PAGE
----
The doctrine of the separation of powers, involving a system of checks and balances, is basic to liberal constitutionalism. The system of checks and balances begins with the separation through a constitution of judicial, executive and legislative powers. However, it goes much further. It operates also within each branch of the state, in the division of powers between state and federal governments and the distribution of powers between the state, other institutions and individuals in the community. Within the legislative sphere, power is distributed between the component parts of parliament (Senate, House of Representatives and the Governor-General). The power of each House is diffused among its many members. A majority is necessary for the House to act. Each House has a different constituency and/or is elected at periodic intervals and is therefore constrained by the necessity of being responsive to the electorate.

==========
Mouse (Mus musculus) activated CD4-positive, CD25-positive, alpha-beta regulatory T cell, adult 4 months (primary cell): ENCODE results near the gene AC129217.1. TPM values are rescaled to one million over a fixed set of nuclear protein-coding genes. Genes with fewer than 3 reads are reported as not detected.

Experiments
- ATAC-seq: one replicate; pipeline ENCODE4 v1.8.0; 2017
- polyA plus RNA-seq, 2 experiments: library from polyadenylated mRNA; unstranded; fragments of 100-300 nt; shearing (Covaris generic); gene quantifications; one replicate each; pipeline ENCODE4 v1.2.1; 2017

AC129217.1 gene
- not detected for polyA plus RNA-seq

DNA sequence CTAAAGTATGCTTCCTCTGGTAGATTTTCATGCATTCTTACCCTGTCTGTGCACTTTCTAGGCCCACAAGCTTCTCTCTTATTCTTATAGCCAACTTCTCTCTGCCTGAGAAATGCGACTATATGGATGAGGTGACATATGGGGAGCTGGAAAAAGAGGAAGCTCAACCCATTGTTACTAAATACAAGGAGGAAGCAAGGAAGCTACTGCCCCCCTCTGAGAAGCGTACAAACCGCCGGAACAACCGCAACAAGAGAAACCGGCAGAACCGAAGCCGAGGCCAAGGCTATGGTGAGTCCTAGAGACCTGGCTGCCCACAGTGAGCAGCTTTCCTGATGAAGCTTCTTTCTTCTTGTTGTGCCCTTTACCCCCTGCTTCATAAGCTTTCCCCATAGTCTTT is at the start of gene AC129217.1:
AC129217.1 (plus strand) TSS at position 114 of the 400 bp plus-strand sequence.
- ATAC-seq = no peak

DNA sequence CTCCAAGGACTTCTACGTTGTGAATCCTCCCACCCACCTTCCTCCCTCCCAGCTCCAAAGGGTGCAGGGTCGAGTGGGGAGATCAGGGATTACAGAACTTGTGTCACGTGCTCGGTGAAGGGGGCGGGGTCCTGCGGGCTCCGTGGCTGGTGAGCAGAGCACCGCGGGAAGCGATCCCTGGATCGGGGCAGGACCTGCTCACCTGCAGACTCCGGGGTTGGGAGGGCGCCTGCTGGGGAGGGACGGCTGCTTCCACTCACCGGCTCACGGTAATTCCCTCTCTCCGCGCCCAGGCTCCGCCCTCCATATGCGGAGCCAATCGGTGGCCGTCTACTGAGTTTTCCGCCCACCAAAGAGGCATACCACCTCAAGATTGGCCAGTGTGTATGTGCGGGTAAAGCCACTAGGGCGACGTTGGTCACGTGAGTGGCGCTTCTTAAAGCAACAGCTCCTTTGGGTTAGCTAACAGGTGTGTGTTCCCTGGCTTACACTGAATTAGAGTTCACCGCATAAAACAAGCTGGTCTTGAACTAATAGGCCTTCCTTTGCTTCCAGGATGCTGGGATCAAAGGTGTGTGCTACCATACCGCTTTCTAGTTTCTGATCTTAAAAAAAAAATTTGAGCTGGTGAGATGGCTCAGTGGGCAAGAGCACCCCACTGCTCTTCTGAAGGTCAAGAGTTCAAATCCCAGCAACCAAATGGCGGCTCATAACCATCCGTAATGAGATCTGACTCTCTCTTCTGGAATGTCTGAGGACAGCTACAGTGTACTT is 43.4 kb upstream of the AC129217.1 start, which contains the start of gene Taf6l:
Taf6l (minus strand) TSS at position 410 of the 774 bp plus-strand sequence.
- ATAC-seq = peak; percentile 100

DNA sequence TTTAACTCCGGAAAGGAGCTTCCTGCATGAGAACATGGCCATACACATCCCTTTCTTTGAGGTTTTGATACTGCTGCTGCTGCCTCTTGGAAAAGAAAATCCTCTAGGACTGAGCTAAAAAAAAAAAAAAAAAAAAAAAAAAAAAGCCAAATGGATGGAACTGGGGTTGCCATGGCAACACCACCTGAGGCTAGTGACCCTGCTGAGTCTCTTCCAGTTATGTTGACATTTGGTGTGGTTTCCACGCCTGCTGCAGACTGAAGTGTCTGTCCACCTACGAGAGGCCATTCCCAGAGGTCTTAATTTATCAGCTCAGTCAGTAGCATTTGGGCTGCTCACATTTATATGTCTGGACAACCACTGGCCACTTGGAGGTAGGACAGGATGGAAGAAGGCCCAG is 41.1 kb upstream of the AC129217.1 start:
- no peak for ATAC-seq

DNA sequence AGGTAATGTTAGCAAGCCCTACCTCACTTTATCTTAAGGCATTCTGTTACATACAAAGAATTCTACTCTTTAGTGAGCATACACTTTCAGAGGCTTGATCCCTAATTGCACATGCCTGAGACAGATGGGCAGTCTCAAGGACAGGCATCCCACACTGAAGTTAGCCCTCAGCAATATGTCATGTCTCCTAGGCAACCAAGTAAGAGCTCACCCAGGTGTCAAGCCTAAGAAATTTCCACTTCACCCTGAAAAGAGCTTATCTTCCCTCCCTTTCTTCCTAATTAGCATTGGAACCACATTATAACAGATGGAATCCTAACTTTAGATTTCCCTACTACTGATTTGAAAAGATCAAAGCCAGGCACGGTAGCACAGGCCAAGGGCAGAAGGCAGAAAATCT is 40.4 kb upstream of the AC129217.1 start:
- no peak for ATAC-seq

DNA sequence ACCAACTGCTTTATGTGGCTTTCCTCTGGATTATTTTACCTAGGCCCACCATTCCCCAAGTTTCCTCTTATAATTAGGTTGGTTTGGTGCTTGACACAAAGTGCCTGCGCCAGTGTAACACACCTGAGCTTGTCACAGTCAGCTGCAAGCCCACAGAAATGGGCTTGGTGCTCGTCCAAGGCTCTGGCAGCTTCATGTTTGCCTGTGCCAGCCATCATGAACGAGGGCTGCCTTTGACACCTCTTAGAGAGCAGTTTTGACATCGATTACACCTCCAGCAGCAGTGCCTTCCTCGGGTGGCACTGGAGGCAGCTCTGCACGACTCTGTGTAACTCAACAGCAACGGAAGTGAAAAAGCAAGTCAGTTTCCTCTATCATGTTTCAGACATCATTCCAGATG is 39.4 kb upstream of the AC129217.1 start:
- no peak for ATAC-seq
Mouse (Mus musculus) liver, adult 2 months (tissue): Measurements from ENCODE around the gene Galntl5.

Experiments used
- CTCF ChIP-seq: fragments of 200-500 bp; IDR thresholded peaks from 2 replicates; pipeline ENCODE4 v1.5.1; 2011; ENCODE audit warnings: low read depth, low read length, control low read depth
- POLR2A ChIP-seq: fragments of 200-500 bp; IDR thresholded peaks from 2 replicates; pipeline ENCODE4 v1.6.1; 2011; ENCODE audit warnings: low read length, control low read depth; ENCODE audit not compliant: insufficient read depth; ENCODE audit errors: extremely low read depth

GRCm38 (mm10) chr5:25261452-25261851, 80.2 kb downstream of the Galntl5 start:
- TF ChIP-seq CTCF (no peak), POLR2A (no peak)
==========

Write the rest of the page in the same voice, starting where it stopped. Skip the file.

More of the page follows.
Within the executive sphere ministers, besides having a duty to govern in the interests of the whole nation, are obliged to work with a public service. The impartiality of the public service (undermined in recent years) acts as a brake upon favouritism, corruption, discontinuity, nepotism and inefficiency. On the other hand, executive decision making and policy determination remain in the hands of the ministry. Under the Westminster system the ministry is further constrained by the reserve powers of the Crown and by ministerial responsibility to Parliament.
Within the judiciary, power is distributed amongst a hierarchy of courts in the context of judicial independence. The judiciary is the guardian of the constitution and acts as a check on the abuse of the executive and legislative powers.
Under federal constitutions there is also a division of powers between states and the central government...